Many dogs will greet others with their head slightly tilted to one side.

That said, a dog who is directly facing another may not necessarily be aggressive.

Mouth Shape

two dogs fighting
Image Credit: Katrin B., Pixabay

Everyone knows that a snarling dog is not a happy dog. However, mouth shape can be important in other ways.

Panting can be a sign of relaxation. A loose jaw often indicates that the dog is relaxed and content. However, panting can also be a sign of stress.

On top of snarling, some dogs exhibit “smiling,” which can be taken to be the opposite of snarling. It is a social signal, even though the teeth are technically shown.

Yawn

dog yawning
Image Credit: RogerMayhem, Pixabay

Dogs may yawn to help them stay awake, similar to people. However, they may also yawn when stressed.

A passive dog may yawn to indicate that they are trying to defuse an aggressive dog. Usually, this is followed by the animal turning their head away.

Eyes

puppy eyes
Image Credit: Luisella Planeta Leoni, Pixabay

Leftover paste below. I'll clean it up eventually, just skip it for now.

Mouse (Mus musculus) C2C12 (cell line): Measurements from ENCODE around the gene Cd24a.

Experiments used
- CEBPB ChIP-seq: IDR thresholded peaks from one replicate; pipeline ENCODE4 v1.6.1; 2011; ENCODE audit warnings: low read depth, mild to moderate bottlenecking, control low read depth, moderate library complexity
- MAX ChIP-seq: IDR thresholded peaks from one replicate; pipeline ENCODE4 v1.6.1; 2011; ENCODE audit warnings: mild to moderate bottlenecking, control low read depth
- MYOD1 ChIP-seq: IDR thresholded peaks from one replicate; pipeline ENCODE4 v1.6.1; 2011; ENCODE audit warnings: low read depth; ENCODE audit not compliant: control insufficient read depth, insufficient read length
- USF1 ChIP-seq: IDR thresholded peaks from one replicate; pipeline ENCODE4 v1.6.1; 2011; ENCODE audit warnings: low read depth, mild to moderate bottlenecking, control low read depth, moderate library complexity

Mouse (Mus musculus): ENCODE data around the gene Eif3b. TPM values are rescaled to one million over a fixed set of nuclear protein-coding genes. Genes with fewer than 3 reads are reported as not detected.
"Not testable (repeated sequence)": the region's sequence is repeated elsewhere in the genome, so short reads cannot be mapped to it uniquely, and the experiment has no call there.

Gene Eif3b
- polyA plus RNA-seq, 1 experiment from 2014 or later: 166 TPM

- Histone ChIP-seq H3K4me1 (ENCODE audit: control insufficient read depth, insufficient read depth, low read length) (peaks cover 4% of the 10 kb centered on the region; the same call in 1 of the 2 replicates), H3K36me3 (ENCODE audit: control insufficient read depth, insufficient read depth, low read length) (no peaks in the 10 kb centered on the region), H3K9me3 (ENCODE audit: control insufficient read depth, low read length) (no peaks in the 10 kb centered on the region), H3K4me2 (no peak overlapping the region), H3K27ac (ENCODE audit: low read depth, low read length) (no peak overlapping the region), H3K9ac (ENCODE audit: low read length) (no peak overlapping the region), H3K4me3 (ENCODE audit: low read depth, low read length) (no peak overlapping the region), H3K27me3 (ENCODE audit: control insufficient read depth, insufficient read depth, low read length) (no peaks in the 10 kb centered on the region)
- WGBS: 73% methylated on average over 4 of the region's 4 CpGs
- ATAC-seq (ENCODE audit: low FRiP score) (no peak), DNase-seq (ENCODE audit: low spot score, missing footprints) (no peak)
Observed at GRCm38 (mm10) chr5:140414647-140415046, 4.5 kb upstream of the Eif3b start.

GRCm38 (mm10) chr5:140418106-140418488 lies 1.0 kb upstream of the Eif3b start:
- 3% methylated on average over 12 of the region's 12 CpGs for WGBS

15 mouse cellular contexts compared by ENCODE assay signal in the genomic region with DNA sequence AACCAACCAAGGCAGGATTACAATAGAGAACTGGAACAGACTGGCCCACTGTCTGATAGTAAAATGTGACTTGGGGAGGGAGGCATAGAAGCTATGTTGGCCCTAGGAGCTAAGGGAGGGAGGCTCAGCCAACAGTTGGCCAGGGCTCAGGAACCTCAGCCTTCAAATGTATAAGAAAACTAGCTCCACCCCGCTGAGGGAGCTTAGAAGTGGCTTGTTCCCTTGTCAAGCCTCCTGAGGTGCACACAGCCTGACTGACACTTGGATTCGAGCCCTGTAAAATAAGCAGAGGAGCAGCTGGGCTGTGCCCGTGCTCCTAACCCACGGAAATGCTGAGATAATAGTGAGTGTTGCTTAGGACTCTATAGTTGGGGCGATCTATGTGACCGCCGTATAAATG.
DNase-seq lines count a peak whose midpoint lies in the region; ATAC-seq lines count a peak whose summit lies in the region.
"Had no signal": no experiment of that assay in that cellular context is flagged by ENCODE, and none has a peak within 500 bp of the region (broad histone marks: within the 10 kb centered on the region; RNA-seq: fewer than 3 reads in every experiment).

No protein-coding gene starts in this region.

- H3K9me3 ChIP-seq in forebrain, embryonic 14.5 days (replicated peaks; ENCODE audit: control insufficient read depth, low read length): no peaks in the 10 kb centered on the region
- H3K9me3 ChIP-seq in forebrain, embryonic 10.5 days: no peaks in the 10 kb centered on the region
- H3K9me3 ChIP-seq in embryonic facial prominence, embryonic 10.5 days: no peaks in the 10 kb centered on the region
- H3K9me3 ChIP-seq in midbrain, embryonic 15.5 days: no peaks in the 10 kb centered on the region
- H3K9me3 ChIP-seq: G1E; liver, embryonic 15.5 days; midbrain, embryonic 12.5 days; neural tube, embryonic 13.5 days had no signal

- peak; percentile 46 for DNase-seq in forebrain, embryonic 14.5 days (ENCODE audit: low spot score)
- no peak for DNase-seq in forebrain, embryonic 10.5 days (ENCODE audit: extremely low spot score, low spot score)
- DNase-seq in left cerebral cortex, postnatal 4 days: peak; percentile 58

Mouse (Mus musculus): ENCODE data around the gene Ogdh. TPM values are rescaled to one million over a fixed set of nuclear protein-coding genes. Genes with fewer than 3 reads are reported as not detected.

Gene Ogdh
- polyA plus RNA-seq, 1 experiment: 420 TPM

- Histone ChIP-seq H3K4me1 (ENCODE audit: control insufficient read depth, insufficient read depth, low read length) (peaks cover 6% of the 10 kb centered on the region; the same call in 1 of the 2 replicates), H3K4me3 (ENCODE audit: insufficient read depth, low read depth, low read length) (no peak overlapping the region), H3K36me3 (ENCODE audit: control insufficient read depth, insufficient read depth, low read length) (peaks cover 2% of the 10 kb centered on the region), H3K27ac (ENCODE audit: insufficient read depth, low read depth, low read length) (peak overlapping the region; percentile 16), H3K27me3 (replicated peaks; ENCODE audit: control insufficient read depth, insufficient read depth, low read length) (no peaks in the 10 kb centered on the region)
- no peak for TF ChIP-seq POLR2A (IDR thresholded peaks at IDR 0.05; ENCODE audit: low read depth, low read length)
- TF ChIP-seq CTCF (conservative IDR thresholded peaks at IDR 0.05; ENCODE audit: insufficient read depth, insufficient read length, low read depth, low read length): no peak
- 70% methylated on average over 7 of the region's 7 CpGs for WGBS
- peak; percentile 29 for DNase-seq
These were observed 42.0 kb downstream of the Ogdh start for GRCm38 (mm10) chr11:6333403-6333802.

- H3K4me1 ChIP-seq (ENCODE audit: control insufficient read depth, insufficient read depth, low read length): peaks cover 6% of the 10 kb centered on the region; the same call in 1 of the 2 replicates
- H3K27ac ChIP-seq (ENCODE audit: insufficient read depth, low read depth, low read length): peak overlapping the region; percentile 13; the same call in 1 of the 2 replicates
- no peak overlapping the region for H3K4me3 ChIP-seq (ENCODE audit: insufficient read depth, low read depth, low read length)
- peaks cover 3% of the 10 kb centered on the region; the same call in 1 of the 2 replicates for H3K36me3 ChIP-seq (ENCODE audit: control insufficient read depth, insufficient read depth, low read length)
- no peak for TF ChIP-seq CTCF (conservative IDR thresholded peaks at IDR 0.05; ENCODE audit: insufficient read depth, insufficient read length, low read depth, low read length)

Where a dog looks matters. Eye contact is not a sign of aggression. However, a dog may “ignore” another to defuse a potentially aggressive situation. If a dog isn’t looking at another one, it may be a sign that they aren’t comfortable.

If a dog stares something down, they are interested and unsure. The eyes of a relaxed dog will move around with ease. This behavior is similar to that in people.

Tail

dog tail
Image Credit: Bert De Schepper, Pixabay

A dog’s tail is a vital sign. A stiff tail usually indicates aggression or unease. If the tail is straight out, it is likely a sign of aggression. A tail that is tucked between the legs stiffly could be fear-based.

A tail-wagging doesn’t necessarily mean that the dog is happy. Dogs may also wag their tails when they are insecure about the situation.

Dogs who wave their tail slightly off to the left are unsure and may potentially be scared of the situation. Those that wave it slightly to the right are comfortable.

Ears

dog ears
Image Credit: Capri23auto, Pixabay

Ears are another vital sign to watch in dogs. However, a dog’s ear shape can play a role in how this communication works. Some dogs are unable to move their ears in specific ways due to their breed.

If your dog’s ears are artificially altered, it may affect their communication even more.